Members of the public are being urged to find out more about plans for a new plastics recycling plant at Port of Sunderland before a planning application is submitted.

Quantafuel Sunderland Ltd – part of a specialist recycling company based in Norway – was hoping to hold drop-in events in January for people to find out more about the proposed recycling plant in Sunderland.

However, rising cases of COVID both in the UK and Norway meant the events had to be postponed until early spring. More information about the drop-in events will be provided in due course.

Instead, Quantafuel is inviting members of the public to view the information online now at

The company is also distributing information leaflets to homes in the East End of the city to keep people updated and to ask for feedback.

Quantafuel is proposing to build the plastics recycling plant on a 12-acre site on the eastern edge of Port of Sunderland and is preparing to submit a planning application.

The plant, subject to planning permission, is scheduled to open during 2024, creating around 100 new, long-term jobs, while also supporting around 200 jobs during construction.

It will also create training and apprenticeship opportunities for the local community.

Last year, Quantafuel announced plans to expand into the UK with a series of plastic recycling plants – the first one being in Sunderland.

“I’m pleased to announce Quantafuel’s expansion into circular plastics in the UK,” said Lars Rosenløv, CEO of Quantafuel.

“We’ve identified an excellent site in Sunderland and are grateful for the positive welcome from the port and the city council. It’s important that we give the local community a chance to look at the plans and find out more, and this is the first step in doing that.

“We’re disappointed that we had to postpone our plans for community drop-in events in January, so we’re making the information available on our website for now.”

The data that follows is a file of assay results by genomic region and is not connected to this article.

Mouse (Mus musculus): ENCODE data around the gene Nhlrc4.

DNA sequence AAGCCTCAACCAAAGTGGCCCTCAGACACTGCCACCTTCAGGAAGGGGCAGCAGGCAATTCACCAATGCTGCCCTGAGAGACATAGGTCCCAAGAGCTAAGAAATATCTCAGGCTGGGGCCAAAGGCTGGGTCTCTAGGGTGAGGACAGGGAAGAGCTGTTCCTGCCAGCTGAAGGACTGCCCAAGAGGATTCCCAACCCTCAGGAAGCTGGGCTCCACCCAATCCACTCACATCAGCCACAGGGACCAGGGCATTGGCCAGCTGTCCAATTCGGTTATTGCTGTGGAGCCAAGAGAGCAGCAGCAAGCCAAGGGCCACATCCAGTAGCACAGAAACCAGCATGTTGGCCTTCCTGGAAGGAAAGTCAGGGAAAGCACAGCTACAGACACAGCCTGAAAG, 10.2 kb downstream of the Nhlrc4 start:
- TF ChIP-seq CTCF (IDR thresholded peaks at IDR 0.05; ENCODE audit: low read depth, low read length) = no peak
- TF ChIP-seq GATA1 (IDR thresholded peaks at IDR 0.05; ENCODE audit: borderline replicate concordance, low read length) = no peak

Moving forward, Quantafuel will still hold some drop-in events where local residents can review the plans, meet the team, and ask questions. If anyone wishes to get in touch, they can do so via email at

If approved, the facility will process low value plastic waste that is currently not recycled in the UK, such as soft food packaging and a variety of domestic and industrial plastics. It will transform the waste plastics into raw materials that can be used again in the production of high-grade plastic.

The process will reduce CO2 emissions and contribute to the UK’s circular economy. Today this waste plastic is sent to landfill or incinerated.

The plant will be designed to process more than 110,000 tonnes of plastics – which would come from locations across the north of England. It would use a chemical process – known as pyrolysis – which breaks down the waste plastic into small fragments in the absence of oxygen. The resulting oil is then used as raw material for new products.

The raw materials produced in the plant will be shipped to customers in the petrochemical industry, while gas produced will be used to power the plant.

Lars Rosenløv added: “This is our first step into circular plastics in the UK. At present, there are no environmentally-friendly ways to dispose of these plastics and they are sent to landfill or incinerated or are found littering the countryside and oceans. The plant would be a positive step towards helping the UK achieve its net zero targets.”

Councillor Graeme Miller, Leader of Sunderland City Council and Chair of Port of Sunderland, encouraged people to find out more about the plans.

He said: “The Covid pandemic has upset a lot of plans at the moment and, understandably, Quantafuel felt postponing the drop-in events was the safest thing to do.

“I do encourage people to have a look at the detailed information on the Quantafuel website and to feedback comments online.

“We look forward to the Quantafuel team holding an exhibition of their plans in the city as soon as they’re able.”

For more information about Quantafuel, go to